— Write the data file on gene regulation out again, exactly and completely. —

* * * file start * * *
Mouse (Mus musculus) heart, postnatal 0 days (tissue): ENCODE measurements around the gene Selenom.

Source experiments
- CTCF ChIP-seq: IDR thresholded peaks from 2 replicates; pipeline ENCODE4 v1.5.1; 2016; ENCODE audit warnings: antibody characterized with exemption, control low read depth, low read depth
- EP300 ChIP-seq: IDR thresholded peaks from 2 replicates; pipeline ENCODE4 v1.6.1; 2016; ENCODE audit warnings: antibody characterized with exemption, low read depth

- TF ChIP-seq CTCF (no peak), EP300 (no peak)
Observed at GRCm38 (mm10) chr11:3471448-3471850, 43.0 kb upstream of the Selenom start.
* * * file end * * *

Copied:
Mouse (Mus musculus) heart, postnatal 0 days (tissue): ENCODE measurements around the gene Selenom.

Source experiments
- CTCF ChIP-seq: IDR thresholded peaks from 2 replicates; pipeline ENCODE4 v1.5.1; 2016; ENCODE audit warnings: antibody characterized with exemption, control low read depth, low read depth
- EP300 ChIP-seq: IDR thresholded peaks from 2 replicates; pipeline ENCODE4 v1.6.1; 2016; ENCODE audit warnings: antibody characterized with exemption, low read depth

- TF ChIP-seq CTCF (no peak), EP300 (no peak)
Observed at GRCm38 (mm10) chr11:3471448-3471850, 43.0 kb upstream of the Selenom start.